During Halloween of last year, several reputable news sources reported the Center for Disease Control trained US Marines and Navy special operations forces how to react in case of zombie apocalypse.
It was no joke, rather a guise to draw attention to the purpose of the CDC.
So said the CDC.
This, however, does not explain the ebb and tide of the popularity of zombies in society.
Zombies as a metaphor
At least two schools of thought exist about zombies in fiction. First, zombies are a menace easily understood because zombies only care about survival (the thrilling reason) or second, zombies reflects what society fears most (the metaphorical reason).
In the late sixties, if a zombie bit somebody, that person joined the undead, according to the vision of director George Romero, whose film “Night of the Living Dead”, who first brought zombies to the silver screen.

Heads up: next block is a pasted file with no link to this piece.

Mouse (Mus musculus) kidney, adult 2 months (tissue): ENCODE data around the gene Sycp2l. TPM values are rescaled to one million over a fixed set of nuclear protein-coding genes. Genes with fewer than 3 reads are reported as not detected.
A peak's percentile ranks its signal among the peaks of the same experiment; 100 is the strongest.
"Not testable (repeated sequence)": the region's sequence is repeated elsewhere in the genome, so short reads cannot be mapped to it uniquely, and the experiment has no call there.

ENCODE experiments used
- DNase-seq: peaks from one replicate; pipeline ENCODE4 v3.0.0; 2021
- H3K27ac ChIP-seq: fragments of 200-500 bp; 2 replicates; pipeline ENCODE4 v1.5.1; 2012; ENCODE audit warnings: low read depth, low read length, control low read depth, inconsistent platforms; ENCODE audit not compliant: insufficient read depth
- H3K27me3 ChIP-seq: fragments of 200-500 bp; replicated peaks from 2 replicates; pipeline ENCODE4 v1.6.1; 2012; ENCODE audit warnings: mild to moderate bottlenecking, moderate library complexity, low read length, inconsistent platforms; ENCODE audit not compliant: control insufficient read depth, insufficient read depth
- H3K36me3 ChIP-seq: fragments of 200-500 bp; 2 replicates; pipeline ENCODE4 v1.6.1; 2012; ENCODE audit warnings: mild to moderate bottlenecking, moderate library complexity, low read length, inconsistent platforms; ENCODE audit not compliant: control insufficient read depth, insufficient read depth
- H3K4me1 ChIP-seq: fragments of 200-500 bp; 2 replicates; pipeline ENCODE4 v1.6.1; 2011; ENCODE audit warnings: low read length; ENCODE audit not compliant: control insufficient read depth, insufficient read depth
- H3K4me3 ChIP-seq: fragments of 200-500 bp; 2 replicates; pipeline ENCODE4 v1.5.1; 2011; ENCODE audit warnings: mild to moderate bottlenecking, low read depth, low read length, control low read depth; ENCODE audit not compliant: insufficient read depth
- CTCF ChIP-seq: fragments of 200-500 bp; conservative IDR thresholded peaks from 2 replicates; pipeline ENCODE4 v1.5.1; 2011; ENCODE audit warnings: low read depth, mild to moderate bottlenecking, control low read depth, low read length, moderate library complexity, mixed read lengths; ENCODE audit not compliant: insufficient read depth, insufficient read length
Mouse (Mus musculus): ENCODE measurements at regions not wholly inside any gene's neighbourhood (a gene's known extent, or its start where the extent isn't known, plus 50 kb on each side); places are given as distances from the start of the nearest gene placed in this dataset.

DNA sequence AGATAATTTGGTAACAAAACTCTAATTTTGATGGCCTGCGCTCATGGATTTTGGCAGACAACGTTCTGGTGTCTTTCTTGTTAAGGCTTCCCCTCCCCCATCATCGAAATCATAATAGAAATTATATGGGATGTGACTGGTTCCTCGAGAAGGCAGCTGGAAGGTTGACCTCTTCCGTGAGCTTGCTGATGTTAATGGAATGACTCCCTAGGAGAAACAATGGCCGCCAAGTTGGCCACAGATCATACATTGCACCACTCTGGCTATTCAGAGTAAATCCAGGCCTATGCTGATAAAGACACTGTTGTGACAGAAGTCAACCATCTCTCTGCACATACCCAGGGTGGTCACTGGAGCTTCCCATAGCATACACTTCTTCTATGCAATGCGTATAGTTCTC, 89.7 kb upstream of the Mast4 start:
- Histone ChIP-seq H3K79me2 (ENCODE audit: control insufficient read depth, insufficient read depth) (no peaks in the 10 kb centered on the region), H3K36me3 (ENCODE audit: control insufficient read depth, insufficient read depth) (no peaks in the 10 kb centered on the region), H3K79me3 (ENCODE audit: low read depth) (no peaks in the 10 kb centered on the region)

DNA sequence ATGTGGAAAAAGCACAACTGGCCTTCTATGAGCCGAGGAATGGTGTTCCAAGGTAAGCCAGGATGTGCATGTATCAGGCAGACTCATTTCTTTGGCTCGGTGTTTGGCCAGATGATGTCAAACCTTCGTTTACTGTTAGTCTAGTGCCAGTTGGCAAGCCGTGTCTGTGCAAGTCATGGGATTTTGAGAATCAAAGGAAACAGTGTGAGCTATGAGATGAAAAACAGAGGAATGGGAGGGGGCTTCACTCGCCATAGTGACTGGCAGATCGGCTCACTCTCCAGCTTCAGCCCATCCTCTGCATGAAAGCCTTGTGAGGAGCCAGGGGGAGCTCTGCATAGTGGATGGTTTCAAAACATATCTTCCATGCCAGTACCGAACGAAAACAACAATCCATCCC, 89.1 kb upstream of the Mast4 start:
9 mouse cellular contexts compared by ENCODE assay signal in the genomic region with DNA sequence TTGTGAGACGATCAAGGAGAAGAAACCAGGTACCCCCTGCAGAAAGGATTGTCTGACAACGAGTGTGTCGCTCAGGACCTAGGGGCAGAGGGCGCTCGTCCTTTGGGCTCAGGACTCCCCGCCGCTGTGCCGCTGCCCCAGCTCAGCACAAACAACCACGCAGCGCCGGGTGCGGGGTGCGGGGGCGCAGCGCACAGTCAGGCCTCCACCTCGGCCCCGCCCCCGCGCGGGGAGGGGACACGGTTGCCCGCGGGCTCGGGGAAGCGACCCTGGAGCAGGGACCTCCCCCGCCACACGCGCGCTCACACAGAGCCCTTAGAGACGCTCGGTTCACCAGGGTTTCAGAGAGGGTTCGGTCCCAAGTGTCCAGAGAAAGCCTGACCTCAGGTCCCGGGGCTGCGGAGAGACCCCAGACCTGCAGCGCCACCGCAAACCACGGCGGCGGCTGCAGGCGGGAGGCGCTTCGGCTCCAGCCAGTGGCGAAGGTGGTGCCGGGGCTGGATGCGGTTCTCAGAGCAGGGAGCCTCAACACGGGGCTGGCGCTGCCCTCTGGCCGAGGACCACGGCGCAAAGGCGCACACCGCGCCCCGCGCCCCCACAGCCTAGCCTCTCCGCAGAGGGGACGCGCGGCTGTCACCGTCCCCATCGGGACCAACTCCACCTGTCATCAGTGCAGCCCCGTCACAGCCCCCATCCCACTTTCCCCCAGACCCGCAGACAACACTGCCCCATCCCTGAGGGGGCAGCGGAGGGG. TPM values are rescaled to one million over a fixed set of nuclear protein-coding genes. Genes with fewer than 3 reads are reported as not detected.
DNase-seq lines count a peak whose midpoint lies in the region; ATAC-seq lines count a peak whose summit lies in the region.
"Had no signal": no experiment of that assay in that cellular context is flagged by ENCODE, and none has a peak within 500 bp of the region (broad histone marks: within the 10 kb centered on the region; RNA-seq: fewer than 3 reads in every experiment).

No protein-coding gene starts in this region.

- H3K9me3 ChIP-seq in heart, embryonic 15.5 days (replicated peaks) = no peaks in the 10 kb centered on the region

In the eighties, the characteristics of zombies changed and arguably represented mindless consumerism of yuppies. The fear stemmed from a national identity crisis, where the public feared becoming the same, or in other words becoming a “sellout,” a term to be popularized in the following decade.
Today, zombies generally develop from an exposure to disease or a mutant strain of vaccine. Perhaps, as those who pave the path of the future worry how the health care system will survive.
So their popularity exceeds entertainment. They serve as a punching bag for society’s woes, metaphorically speaking.
Or maybe not.
“I just like zombies,” Austen Young, another clerk at Vintage Stock said. “I think they’re just cool.”